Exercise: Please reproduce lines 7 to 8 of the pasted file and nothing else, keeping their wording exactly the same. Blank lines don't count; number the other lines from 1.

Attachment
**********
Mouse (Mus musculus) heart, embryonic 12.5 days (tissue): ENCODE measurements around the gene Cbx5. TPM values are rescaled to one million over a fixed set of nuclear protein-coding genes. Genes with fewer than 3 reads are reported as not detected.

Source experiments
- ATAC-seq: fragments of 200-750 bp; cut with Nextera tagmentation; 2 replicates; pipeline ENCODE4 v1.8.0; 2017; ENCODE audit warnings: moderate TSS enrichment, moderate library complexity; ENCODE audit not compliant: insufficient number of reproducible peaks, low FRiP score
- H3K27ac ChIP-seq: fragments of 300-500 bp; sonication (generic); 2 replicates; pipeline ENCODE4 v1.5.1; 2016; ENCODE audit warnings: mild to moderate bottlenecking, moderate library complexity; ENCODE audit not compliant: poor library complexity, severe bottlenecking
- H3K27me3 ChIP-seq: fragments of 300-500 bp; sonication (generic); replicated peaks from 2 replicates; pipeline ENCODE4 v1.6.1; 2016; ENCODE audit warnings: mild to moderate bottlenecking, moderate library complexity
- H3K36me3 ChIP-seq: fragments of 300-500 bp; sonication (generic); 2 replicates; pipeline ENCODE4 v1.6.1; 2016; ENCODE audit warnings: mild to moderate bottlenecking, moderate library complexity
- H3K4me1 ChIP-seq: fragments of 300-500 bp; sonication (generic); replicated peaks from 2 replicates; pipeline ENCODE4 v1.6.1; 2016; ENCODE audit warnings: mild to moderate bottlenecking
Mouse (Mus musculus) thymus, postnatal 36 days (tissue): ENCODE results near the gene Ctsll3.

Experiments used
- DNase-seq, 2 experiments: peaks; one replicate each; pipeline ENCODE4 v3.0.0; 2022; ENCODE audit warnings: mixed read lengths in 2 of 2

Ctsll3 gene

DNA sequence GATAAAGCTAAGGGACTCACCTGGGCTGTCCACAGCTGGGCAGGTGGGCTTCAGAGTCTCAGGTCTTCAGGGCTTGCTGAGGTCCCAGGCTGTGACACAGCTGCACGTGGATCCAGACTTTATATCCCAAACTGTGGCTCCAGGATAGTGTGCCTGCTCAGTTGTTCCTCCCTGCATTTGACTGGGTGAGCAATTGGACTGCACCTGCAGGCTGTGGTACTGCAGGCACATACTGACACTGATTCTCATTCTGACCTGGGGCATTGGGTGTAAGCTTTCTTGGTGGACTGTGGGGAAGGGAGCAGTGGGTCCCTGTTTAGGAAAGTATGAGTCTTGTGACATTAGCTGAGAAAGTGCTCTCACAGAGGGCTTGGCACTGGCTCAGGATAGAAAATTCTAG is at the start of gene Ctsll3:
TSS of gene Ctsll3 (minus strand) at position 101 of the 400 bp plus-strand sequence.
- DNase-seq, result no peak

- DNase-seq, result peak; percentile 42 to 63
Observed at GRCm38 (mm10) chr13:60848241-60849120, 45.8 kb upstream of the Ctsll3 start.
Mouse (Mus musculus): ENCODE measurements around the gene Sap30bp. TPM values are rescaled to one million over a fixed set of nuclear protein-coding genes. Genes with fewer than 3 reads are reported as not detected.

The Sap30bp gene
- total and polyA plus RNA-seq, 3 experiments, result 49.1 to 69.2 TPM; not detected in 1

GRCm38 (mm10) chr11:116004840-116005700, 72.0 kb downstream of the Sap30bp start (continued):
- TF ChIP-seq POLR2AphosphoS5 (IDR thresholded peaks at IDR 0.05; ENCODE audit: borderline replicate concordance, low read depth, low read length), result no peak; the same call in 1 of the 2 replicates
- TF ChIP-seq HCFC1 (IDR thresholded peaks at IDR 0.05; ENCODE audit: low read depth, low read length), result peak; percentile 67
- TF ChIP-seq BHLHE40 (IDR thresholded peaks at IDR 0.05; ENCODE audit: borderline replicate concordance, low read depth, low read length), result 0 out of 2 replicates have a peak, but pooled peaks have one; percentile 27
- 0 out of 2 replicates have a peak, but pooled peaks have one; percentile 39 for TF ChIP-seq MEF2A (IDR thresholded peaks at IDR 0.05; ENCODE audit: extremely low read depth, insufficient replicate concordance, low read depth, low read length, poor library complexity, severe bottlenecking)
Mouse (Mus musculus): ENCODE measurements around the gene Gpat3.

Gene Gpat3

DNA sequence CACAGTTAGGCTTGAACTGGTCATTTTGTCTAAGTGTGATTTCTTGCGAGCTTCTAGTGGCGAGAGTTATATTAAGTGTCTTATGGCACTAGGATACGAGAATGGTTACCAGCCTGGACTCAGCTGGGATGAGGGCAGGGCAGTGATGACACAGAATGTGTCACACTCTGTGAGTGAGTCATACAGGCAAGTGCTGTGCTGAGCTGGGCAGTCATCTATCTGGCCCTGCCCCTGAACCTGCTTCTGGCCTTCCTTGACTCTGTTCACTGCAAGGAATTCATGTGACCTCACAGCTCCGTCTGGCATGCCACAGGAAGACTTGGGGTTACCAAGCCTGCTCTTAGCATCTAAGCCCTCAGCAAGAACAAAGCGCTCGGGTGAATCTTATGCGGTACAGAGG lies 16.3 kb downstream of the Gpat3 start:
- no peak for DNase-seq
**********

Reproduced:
- H3K4me1 ChIP-seq: fragments of 300-500 bp; sonication (generic); replicated peaks from 2 replicates; pipeline ENCODE4 v1.6.1; 2016; ENCODE audit warnings: mild to moderate bottlenecking
Mouse (Mus musculus) thymus, postnatal 36 days (tissue): ENCODE results near the gene Ctsll3.